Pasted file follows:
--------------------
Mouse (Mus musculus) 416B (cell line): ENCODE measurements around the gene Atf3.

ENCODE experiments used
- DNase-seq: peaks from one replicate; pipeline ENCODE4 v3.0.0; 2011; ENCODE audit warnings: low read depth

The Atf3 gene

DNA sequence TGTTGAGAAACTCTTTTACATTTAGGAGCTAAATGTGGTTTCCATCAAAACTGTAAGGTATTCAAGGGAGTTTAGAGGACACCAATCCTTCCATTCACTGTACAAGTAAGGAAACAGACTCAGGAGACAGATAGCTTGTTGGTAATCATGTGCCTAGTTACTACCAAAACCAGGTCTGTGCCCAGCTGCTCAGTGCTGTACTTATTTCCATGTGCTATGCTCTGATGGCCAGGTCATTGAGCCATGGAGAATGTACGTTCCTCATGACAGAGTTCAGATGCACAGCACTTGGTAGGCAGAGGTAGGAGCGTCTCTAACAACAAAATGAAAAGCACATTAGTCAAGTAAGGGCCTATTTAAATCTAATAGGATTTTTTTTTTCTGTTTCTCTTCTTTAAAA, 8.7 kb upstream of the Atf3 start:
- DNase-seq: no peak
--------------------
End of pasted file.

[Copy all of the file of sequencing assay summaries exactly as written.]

Mouse (Mus musculus) 416B (cell line): ENCODE measurements around the gene Atf3.

ENCODE experiments used
- DNase-seq: peaks from one replicate; pipeline ENCODE4 v3.0.0; 2011; ENCODE audit warnings: low read depth

The Atf3 gene

DNA sequence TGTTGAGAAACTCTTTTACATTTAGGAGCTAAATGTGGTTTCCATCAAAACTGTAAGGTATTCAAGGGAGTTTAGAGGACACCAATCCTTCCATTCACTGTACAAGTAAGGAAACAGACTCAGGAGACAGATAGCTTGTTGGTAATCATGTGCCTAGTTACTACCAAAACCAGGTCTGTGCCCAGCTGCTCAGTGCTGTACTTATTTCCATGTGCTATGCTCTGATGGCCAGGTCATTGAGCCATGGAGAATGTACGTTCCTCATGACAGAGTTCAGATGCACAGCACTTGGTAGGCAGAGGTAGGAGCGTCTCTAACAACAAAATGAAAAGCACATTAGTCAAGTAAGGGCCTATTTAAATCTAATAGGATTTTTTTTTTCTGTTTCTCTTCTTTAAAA, 8.7 kb upstream of the Atf3 start:
- DNase-seq: no peak